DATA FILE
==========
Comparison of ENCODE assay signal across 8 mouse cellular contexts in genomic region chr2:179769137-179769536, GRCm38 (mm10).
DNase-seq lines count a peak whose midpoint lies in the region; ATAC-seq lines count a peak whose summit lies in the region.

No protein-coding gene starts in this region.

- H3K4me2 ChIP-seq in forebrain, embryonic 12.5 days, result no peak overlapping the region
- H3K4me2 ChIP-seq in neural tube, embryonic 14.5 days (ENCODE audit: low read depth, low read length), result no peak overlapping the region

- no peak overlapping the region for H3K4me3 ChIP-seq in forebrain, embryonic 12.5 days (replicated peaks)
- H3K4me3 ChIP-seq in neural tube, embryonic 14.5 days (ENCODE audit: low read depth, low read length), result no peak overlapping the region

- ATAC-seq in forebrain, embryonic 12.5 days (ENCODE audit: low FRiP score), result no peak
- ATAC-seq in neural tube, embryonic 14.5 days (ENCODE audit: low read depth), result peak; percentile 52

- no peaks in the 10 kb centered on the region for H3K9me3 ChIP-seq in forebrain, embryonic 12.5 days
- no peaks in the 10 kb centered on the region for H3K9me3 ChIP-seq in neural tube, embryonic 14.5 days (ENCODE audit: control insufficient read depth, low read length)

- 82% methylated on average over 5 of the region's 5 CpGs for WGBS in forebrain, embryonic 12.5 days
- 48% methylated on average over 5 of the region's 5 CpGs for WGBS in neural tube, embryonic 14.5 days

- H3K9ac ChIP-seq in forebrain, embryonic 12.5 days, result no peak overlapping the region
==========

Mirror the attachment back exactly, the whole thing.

Comparison of ENCODE assay signal across 8 mouse cellular contexts in genomic region chr2:179769137-179769536, GRCm38 (mm10).
DNase-seq lines count a peak whose midpoint lies in the region; ATAC-seq lines count a peak whose summit lies in the region.

No protein-coding gene starts in this region.

- H3K4me2 ChIP-seq in forebrain, embryonic 12.5 days, result no peak overlapping the region
- H3K4me2 ChIP-seq in neural tube, embryonic 14.5 days (ENCODE audit: low read depth, low read length), result no peak overlapping the region

- no peak overlapping the region for H3K4me3 ChIP-seq in forebrain, embryonic 12.5 days (replicated peaks)
- H3K4me3 ChIP-seq in neural tube, embryonic 14.5 days (ENCODE audit: low read depth, low read length), result no peak overlapping the region

- ATAC-seq in forebrain, embryonic 12.5 days (ENCODE audit: low FRiP score), result no peak
- ATAC-seq in neural tube, embryonic 14.5 days (ENCODE audit: low read depth), result peak; percentile 52

- no peaks in the 10 kb centered on the region for H3K9me3 ChIP-seq in forebrain, embryonic 12.5 days
- no peaks in the 10 kb centered on the region for H3K9me3 ChIP-seq in neural tube, embryonic 14.5 days (ENCODE audit: control insufficient read depth, low read length)

- 82% methylated on average over 5 of the region's 5 CpGs for WGBS in forebrain, embryonic 12.5 days
- 48% methylated on average over 5 of the region's 5 CpGs for WGBS in neural tube, embryonic 14.5 days

- H3K9ac ChIP-seq in forebrain, embryonic 12.5 days, result no peak overlapping the region